The Dynamic Island iPhone’s biggest mistake in years | ENBLE

The Dynamic Island iPhone's biggest mistake in years | ENBLE

The Disappointing Reality of the iPhone’s Dynamic Island

iPhone 14 Pro Dynamic Island Image courtesy of Christine Romero-Chan / ENBLE

In 2017, Apple celebrated the 10th anniversary of the iPhone by introducing the iPhone X, a device that marked a significant shift in design and features. With the iPhone 8 series still sporting the iconic Home button, the iPhone X boldly eliminated it and introduced Face ID as a replacement for Touch ID. However, along with these changes came the controversial notch at the top of the display, housing the selfie camera and Face ID sensor.

My initial reaction to seeing the notch for the first time was less than enthusiastic. “Wow, that’s ugly,” I remember thinking. At the time, I chose the iPhone 8 instead of opting for the iPhone X. Little did I know that Apple had further plans for the notch.

Fast forward five generations of iPhones, and we arrive at the iPhone 14 Pro and iPhone 14 Pro Max, which finally eliminated the notch. In its place, Apple introduced the Dynamic Island, an elongated, pill-shaped cutout at the top of the display. The Dynamic Island had the potential to display various information such as timers, music or podcast playback, and more.

However, after almost a year of experiencing the Dynamic Island, I find myself disappointed by its lack of functionality. What was initially an exciting feature has turned into a letdown.

Dynamic Island app support is lacking

iPhone 14 Pro Dynamic Island - Sports Scores Image courtesy of Joe Maring / ENBLE

Having reviewed numerous apps throughout my career, I have collected a considerable number of them on my iPhone. But the apps I use most often, the ones I rely on daily, barely utilize the Dynamic Island. It seems that most apps either haven’t integrated support for the Dynamic Island, or the information displayed is irrelevant to me.

As someone who isn’t particularly interested in sports, the popular use case for the Dynamic Island, I have little use for viewing sports scores. Outlook/Spark, Microsoft Teams, Ivory for Mastodon, Threads, and my other social media apps also do not take advantage of the Dynamic Island. So, for the majority of the day, the Dynamic Island remains blank and barren.

A few apps, like Instagram, now briefly utilize the Dynamic Island to show upload progress for Stories. And I have Pixel Pals, which uses the Dynamic Island to house a cute pixelated pet, but that’s more of a novelty than a useful feature.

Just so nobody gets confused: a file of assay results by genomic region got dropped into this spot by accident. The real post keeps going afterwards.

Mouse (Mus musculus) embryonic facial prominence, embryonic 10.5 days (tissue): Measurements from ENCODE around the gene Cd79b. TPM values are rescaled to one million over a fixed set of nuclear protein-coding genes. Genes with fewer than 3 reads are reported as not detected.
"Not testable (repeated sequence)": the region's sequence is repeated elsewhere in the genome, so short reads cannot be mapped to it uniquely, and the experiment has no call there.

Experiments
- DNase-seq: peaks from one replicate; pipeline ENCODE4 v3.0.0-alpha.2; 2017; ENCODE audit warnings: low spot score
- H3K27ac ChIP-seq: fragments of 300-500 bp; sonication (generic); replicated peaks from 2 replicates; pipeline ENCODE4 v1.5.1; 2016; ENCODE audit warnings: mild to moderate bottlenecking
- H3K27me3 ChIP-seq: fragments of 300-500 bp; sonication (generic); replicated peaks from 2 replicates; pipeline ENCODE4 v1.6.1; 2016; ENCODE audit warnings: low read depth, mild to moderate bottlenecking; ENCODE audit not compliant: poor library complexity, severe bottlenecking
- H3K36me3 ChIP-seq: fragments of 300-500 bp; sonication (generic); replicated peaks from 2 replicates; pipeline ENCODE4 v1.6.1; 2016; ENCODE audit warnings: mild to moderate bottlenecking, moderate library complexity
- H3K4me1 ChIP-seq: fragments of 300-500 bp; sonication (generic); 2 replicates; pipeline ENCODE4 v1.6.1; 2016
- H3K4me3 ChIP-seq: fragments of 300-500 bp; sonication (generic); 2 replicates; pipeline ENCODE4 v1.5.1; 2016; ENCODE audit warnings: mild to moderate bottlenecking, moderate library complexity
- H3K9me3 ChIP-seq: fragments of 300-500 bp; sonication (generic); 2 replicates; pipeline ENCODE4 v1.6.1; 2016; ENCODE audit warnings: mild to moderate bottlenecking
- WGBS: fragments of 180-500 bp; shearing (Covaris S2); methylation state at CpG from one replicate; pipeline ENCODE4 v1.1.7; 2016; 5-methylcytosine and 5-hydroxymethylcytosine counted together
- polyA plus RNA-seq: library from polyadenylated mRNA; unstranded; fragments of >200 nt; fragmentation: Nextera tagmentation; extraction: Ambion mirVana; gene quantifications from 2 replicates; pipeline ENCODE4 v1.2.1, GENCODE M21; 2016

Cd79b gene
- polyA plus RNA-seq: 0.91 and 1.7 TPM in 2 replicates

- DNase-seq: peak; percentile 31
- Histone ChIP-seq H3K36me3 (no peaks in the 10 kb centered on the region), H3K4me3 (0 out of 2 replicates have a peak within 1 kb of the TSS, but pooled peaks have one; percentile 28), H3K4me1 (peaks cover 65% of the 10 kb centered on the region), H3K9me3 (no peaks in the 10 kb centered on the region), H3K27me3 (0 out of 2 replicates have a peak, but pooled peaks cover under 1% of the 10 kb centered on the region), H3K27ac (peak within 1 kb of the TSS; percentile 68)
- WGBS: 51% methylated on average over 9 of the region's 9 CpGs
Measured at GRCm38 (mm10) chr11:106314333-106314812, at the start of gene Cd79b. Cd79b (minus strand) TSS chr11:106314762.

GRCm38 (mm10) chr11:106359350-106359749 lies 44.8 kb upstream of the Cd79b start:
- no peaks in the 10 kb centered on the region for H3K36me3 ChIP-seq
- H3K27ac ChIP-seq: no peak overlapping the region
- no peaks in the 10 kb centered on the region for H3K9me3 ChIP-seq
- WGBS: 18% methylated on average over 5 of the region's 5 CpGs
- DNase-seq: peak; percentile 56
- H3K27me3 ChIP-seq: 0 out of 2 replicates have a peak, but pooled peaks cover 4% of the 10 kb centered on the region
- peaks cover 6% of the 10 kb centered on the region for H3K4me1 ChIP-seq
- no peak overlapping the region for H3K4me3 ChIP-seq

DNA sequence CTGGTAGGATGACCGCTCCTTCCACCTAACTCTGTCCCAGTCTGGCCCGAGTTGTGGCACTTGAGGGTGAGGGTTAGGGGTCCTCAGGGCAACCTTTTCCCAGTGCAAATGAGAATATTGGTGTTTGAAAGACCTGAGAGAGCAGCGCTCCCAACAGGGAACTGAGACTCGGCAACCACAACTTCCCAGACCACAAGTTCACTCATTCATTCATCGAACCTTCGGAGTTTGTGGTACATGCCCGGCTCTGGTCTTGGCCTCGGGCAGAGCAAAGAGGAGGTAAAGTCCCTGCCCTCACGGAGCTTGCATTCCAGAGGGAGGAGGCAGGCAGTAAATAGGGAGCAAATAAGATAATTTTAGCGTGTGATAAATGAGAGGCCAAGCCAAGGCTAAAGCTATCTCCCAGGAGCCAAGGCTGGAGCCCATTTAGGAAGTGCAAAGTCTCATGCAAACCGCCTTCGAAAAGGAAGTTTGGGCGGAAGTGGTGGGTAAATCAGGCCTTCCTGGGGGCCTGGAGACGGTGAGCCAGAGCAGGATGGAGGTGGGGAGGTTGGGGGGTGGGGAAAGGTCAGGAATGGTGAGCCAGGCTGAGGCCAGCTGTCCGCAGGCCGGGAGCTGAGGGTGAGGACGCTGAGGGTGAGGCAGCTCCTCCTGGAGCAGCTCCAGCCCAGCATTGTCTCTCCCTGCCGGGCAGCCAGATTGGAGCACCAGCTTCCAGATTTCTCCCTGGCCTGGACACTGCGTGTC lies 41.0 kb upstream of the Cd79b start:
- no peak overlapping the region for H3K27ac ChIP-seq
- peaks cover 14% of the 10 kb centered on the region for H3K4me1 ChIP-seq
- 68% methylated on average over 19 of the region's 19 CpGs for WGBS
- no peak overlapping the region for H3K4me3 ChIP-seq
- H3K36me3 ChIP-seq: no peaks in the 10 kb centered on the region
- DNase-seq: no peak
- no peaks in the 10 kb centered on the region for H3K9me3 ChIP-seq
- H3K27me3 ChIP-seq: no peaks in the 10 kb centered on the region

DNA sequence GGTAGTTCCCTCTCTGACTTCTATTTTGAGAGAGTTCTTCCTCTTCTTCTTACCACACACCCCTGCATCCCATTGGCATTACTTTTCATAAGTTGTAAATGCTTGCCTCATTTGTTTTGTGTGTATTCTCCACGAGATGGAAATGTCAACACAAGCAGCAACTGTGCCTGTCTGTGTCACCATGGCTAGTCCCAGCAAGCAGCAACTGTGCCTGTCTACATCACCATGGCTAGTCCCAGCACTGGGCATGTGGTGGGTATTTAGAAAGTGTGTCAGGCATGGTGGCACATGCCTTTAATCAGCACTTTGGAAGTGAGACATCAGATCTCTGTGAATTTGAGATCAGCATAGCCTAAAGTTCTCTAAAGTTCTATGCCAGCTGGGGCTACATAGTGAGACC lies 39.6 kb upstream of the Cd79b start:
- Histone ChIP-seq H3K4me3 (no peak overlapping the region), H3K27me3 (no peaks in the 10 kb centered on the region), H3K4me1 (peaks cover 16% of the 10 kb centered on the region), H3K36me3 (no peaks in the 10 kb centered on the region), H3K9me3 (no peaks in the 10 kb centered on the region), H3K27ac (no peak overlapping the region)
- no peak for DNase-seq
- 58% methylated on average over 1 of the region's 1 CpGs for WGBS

Surprisingly, apps like DoorDash, which would greatly benefit from real-time tracking or status indicators on the Dynamic Island, have yet to integrate such features. Ordering food through the app becomes a disappointment every time, as the Dynamic Island remains inactive for this purpose.

Currently, I only find real use of the Dynamic Island when playing music on Apple Music, using turn-by-turn directions in Apple Maps, authenticating with Face ID for Apple Pay, or setting a timer. However, these limited use cases are not enough to fully exploit the potential of the Dynamic Island.

The Dynamic Island: Is it the new Touch Bar?

MacBook Pro with Touch Bar Image courtesy of Malarie Gokey / ENBLE

The Dynamic Island gives me a sense of déjà vu. It reminds me of the Touch Bar introduced on 2016-era MacBooks. The concept of a touch panel above the keyboard, providing quick access to various functions in applications, seemed interesting. However, similar to the Dynamic Island, the Touch Bar didn’t gain much favor among users.

There were several reasons why the Touch Bar faced criticism. Firstly, despite its name, the Touch Bar required constant visual attention as users had to look at it to interact with it. Additionally, the lack of physical feedback due to its glass surface made touch typing impractical for “pro” users who were accustomed to typing without looking at the keyboard.

After a few years, Apple acknowledged the limitations of the Touch Bar and eliminated it in 2021 with the introduction of the 14-inch and 16-inch MacBook Pros, marking the return of the function row on the keyboard.

It feels like the Dynamic Island could follow a similar path as the Touch Bar. Its limited space means that any displayed information will always be condensed or minimal. Moreover, the lack of support from third-party developers, even after almost a year, raises concerns about the long-term viability of this feature.

Falling short of lofty expectations

Dynamic Island - Swiggy Image courtesy of Prakhar Khanna / ENBLE

When Apple first introduced the Dynamic Island, it held great promise as a replacement for the unsightly notch. The potential applications seemed exciting and innovative. However, a year later, my experience with the Dynamic Island has been underwhelming, limiting its usefulness to native apps.

To me, the Dynamic Island has transformed from a whimsical feature into a dull and unimaginative addition. As rumors circulate about the Dynamic Island becoming a standard feature across the entire iPhone lineup, including non-Pro models, there is hope for more comprehensive support from developers. However, until that happens, the Dynamic Island continues to feel like a missed opportunity.

In conclusion, the Dynamic Island on the iPhone 14 Pro and iPhone 14 Pro Max falls short of its initial promise. App support remains lacking, and the limited real estate available fails to deliver the immersive and informative experience users hoped for. As we wait to see how Apple addresses these shortcomings in future iterations, the Dynamic Island risks becoming another forgettable feature, much like the Touch Bar on MacBooks.